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Is this the most powerful public servant in NSW? (NSW Environment Protection Authority CEO Barry Buffier, image via linkedin.com.)

The NSW EPA is not only toothless, it appears to be actively assisting polluting corporations such as Santos ahead of the public interest, writes David Paull.

THE NSW Environmental Protection Authority (EPA) is a public agency — that should mean it protects the public's interests.

This agency regulates all activities which fall under the jurisdiction of the Protection of the Environment Operations Act (POEO). This includes noise, air and water pollution that arise from any development. But how well are they performing and is the interest of the public being met? 

But a look at the EPA’s recent performance in relation to water incidents tells a different story.

As one EPA employee remarked to me in relation to ammonia pollution from Orica’s facilities on Kooragang Island in the Hunter River, it’s been happening for years and discharges of mercury have gone unreported:

"Once the reports go to Buffier’s office, they usually get altered."

That’s Barry Buffier, the EPA’s head man, once described by NSW Labor Party leader Luke Foley as, "the most powerful public servant in NSW".

At the time, Mr Buffier was seeking about $5 million to cope with the EPA’s extended responsibilities to ensure compliance with licence conditions of the coal seam gas (CSG) industry. This was delivered this year with a new EPA office opening in Narrabri.

From left, Member for Barwon Kevin Humphries, with new Narrabri EPA compliance officers Simon Taylor and Nicholas Payne, EPA executive officer Barry Buffier, Mayor Cr Conrad Bolton and chief regulator Mark Gifford. (Photo via Narrabri Courier.)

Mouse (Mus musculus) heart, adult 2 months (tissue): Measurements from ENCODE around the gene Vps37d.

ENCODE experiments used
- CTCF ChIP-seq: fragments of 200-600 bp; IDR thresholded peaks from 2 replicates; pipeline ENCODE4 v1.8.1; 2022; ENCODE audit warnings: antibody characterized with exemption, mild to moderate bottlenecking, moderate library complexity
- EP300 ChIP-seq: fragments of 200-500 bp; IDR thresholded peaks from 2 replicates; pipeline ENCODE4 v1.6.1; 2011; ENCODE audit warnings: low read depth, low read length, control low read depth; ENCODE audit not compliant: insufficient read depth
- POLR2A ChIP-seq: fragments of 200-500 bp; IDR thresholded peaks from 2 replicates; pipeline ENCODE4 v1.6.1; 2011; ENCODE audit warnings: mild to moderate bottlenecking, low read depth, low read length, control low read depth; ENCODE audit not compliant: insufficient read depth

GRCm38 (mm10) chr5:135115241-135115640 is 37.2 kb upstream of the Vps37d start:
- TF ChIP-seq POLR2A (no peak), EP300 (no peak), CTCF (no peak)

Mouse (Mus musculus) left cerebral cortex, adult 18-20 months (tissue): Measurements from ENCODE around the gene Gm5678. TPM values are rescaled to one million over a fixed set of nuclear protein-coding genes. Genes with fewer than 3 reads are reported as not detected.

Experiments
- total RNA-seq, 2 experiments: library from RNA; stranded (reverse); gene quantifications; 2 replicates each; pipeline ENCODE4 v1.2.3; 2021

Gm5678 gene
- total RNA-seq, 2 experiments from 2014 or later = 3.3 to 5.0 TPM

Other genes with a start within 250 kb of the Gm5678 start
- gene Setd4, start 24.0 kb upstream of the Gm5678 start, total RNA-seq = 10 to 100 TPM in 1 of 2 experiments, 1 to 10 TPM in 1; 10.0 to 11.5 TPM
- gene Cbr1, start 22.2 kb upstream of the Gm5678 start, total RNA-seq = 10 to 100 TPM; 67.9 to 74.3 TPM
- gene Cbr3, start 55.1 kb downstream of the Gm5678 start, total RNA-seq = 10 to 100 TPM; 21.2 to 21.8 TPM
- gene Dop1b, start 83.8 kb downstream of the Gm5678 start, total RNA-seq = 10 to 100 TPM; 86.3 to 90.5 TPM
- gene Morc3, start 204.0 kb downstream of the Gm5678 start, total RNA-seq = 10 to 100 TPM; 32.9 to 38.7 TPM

Why? Well it relates to the 2013 incident of aquifer contamination from a leaking coal seam gas water holding pond in the Pilliga, where high levels of metals were detected 20 metres below the ground, including 20 times the background level of uranium. An incident where Santos was fined only $1,500 and a result that was claimed by Gary Davey, the then head of the North-East branch of the EPA to an internal team-building meeting in 2014, as a triumph of public relations.

Now, it may come as a surprise, but the EPA do not carry out their own water analysis. In this case, they relied on the analysis provided to them by Santos. The water samples were taken by Santos’ consultant, CH2M Hill, who then provided the results to the large multinational firm EHS Support for analysis. EHS Support, whose mission statement reads‘The Element of (NO) Surprise in Environmental, Health, and Safety Solutions’.

Anyone in the environmental field understands what this coded message means. In this case, as it was triumphantly exclaimed by the EPA, the high levels of uranium did not come from the coal seam water held in storage above ground, but came about as a result of the chemical reaction of the water with the naturally occurring uranium in the soil. Indeed, it was a result everyone in government and Santos was happy about. With a $1,500 fine, you could have heard the laughter coming from the Santos boardroom.

But at least there was an explanation. More recently, the EPA has taken to sending the water samples to the water analysis unit in their sister agency the Office of Environment and Heritage (OEH). Once the analysis is done, the raw results are given to the EPA, who hand them over to members of the public who provided the samples. But there is no analysis undertaken to compare results with quality thresholds, such as that contained within the ANZECC Guidelines for Freshwater Ecosystems, or any other kind of explanation of the results.

Suspected dumped fluid, Beehive Road, Pilliga with Geiger reading. (Photo: Jo Evans.)